FEATURED:

Off-the-rails trade war shows how America loses under Trump

Off-the-rails trade war shows how America loses under Trump
© Getty Images

Donald TrumpDonald John TrumpTrump renews attacks against Tester over VA nominee on eve of Montana rally Trump submits 2017 federal income tax returns Corker: Trump administration 'clamped down' on Saudi intel, canceled briefing MORE promised that America would start “winning big on trade.” Trump vowed to keep “special interests” from rigging U.S. trade, pledged trade decisions would “benefit American workers and families,” and promised to confront trade violations by China. 

For the former Apprentice host, winning means that Trump picks the winners, tilting the scales for his favored trade interests. He’s imposed tariffs on washers and dryers, steel and aluminum and is pursuing 25-percent “national security” duties on imported cars.

ADVERTISEMENT

Trump’s new taxes on $200 billion in imports from China, which led to the inevitable retaliatory tariffs of $60 billion on U.S. exports, are the latest in a series of impulsive choices that have turned a vital investigation of China’s technology theft into an out-of-control tariff war

Trump’s trade edicts have helped some companies and workers. But many more Americans — and America as a whole — are losing under Trump’s trade policies.

The “swamp” is deeper

Rather than drain the Washington swamp, Trump’s winners-and-losers approach to trade has amplified the role of special interests. Lobbying registrations on trade have surged. Worse yet, Trump’s trade actions are a mire of protectionism, crony capitalism and disregard for law.

Trump’s “national security” tariffs on aluminum and steel highlight this “swampiness.” Trade experts note that the administration used national security as a “pretext” to impose tariffs; that its investigation was “extremely non-transparent;” and that its security and economic analyses were “embarrassingly feeble” and “absurd.”

Trump essentially let steel and aluminum industry leaders have their choice of tariffs or quotas.

The opaque and arbitrary process for considering over 37,000 requests for relief from steel tariffs is also stacked in favor of big steel, which has deep administration ties. A separate “national security” investigation on auto imports has been called a “show trial.”

American workers are losing jobs

Trump’s trade wars are destroying American jobs. Economists estimate that for each job supported by metals tariffs, 16 will be lost — with a net loss of some 400,000 jobs, including losses in every state. Higher metals costs are causing a wide array of U.S. metal-using manufacturers to consider layoffs and offshoring.

Stack-On Products, for example, a producer of storage safes, has relocated manufacturing from Illinois to Mexico and laid off 153 U.S. workers. 

Foreign retaliation, especially from China, has slammed the American farm sector, slashing farm prices and exports of pork, soybeans, fruits and seafood and destroying jobs throughout the farm economy.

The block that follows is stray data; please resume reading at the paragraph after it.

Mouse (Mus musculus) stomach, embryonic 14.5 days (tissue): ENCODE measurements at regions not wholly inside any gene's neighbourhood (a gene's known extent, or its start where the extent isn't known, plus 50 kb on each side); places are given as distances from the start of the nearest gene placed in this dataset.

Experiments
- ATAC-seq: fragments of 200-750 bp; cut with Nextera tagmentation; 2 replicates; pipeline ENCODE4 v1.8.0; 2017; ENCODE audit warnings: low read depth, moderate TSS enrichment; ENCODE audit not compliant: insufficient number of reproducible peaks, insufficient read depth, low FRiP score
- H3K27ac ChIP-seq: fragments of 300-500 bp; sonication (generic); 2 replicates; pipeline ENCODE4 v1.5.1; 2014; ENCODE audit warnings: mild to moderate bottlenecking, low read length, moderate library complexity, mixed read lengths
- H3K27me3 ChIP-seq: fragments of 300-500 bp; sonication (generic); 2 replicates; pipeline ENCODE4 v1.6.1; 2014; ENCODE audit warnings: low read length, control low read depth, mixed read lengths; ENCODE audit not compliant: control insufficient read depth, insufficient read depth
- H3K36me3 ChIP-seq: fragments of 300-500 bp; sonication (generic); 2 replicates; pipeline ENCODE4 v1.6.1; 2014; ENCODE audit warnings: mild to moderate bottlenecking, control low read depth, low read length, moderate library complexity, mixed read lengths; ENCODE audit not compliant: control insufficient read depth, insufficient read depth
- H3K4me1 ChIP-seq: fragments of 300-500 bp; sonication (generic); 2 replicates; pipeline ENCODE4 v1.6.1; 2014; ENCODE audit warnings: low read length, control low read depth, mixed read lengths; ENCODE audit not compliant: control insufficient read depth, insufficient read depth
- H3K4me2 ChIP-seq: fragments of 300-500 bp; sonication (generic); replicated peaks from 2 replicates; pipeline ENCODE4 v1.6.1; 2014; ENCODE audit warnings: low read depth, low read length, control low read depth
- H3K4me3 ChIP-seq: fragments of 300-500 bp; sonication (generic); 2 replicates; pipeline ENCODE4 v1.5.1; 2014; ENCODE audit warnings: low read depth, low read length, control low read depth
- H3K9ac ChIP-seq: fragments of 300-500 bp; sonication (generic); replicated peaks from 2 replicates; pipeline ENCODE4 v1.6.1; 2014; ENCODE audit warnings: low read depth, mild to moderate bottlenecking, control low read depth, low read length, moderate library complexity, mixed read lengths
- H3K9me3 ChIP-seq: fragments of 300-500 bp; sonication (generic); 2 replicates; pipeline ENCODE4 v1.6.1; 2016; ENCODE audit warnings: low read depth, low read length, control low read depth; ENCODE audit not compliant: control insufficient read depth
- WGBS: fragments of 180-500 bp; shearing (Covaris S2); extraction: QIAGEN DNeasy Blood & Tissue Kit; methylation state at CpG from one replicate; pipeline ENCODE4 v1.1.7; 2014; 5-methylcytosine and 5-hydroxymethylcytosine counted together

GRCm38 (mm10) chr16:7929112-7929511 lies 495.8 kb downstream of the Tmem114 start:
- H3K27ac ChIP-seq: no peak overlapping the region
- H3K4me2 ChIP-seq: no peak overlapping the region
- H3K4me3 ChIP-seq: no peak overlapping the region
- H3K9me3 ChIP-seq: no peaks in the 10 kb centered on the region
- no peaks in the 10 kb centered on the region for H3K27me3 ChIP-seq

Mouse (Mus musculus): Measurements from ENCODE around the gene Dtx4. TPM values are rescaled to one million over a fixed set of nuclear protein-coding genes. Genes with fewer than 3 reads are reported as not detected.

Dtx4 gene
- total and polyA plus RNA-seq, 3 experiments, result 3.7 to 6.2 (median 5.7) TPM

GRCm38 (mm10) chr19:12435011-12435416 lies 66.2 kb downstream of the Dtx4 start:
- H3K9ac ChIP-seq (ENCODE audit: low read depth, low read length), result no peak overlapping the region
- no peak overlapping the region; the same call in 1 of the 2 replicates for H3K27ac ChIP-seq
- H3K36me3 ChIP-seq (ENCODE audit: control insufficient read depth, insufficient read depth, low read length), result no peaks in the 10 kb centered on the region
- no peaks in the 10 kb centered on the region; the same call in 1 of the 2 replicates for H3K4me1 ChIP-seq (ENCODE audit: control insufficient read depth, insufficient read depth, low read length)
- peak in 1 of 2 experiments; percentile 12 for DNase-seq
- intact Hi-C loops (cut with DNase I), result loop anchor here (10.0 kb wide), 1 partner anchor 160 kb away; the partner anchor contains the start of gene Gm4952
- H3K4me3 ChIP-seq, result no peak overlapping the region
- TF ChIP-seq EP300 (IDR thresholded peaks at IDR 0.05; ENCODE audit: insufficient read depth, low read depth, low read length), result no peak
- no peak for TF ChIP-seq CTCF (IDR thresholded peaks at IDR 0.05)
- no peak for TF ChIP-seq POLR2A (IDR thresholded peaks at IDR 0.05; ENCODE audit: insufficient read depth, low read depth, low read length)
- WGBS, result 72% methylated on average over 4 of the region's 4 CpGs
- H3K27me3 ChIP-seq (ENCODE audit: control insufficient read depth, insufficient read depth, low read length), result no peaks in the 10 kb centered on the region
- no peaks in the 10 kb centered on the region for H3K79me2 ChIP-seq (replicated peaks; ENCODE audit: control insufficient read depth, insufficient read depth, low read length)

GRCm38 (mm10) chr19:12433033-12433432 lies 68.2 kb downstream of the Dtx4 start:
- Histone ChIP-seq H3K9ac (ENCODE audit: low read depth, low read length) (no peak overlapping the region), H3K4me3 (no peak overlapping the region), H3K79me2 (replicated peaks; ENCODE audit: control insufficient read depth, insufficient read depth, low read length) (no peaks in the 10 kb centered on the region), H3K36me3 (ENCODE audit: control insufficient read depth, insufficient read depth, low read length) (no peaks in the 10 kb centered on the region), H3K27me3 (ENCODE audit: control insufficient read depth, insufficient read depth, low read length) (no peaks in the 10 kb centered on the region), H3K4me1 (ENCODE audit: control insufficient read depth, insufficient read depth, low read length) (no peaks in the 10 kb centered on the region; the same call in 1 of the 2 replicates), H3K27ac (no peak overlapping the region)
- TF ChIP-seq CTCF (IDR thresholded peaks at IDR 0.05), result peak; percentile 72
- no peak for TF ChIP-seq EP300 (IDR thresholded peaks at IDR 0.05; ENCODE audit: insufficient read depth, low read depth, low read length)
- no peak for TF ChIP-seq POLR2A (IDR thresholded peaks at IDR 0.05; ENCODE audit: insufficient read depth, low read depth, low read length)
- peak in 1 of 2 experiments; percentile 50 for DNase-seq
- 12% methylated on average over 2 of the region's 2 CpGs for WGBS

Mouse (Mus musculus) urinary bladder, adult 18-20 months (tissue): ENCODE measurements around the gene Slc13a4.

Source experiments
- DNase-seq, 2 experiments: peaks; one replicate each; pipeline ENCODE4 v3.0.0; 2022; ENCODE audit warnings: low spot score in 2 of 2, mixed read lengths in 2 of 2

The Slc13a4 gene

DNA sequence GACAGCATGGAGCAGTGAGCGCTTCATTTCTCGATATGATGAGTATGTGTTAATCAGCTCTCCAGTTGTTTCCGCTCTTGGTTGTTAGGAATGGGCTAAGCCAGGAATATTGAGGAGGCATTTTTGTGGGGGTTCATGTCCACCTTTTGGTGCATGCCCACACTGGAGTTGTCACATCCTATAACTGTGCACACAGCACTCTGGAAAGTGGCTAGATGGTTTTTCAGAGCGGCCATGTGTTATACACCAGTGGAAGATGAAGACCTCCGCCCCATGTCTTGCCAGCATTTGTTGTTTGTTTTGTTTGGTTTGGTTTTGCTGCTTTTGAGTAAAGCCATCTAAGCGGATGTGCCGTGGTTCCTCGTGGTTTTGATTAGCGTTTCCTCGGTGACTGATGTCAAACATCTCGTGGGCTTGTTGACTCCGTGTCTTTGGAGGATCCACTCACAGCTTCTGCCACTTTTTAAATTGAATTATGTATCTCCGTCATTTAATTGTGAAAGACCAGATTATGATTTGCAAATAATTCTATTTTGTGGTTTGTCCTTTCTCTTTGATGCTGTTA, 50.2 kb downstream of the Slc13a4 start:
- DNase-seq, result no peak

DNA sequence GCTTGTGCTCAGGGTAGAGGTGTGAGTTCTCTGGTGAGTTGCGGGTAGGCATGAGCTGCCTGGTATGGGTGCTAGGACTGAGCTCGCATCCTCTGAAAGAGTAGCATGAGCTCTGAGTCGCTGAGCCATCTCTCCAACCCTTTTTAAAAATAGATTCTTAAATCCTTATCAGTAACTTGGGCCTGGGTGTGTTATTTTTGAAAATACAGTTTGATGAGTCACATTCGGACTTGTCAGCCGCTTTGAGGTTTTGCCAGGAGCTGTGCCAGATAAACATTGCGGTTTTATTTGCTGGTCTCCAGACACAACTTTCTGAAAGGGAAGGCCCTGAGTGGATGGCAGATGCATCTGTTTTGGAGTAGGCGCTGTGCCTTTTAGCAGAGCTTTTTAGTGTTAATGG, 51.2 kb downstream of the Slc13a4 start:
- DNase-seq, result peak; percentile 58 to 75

Trump’s unwanted auto tariffs would also cause an estimated net loss of over 150,000 U.S. jobs — with three jobs lost for each job gained. 

American families are paying more

American consumers are losing under special-interest trade taxes. Families are paying more for soda, boats, RVs and HVAC systems. Washer and dryer prices have surged by 16 percent, while new home prices are thousands higher.

Trump’s newly-announced tariffs on China will make it harder for families to afford clothing, furniture and TVs, while threatened auto duties would add thousands to new and used car prices.

Taxpayers are on the hook as governments pay more for construction projects, fire engines and even metal dog tags. And, because tariffs are regressive, lower-income Americans suffer most. 

There’s no winning China strategy

China’s use of illegal and unfair practices to steal key U.S. technologies poses a serious challenge to America’s economic future. Unfortunately, the administration’s cascading trade taxes have been a losing strategy — China isn’t stopping its abusive conduct.

Worse yet, Trump’s “America First” policies mirror abusive trade practices that China itself follows, including disregard for the rule of law, opaque administrative practices and subsidies for politically important groups, like farmers.

By emulating China, Trump complicates trade enforcement, while enabling China to portray itself as a global trade champion. That’s a major win — for China. 

Even Trump’s “winners” are losing

Whirlpool thought it won big when Trump imposed steep tariffs on imported washers and dryers in early 2018. By July, however, Whirlpool was on the losing end — announcing falling earnings — due to sharply rising materials costs caused by tariffs on aluminum and steel.

Ironically, even with expanding U.S. aluminum production, Alcoa is facing economic headwinds from paying millions in tariffs on aluminum it must still import from its Canadian subsidiary. 

Trump famously boasted that he’d cause “so much winning” that Americans might tire of winning. Except for some of Trump’s chosen “winners,” however, America and average Americans aren’t winning on trade — and they’re tired of mounting losses. 

Ed Gerwin is senior fellow for trade and global opportunity at the Progressive Policy Institute.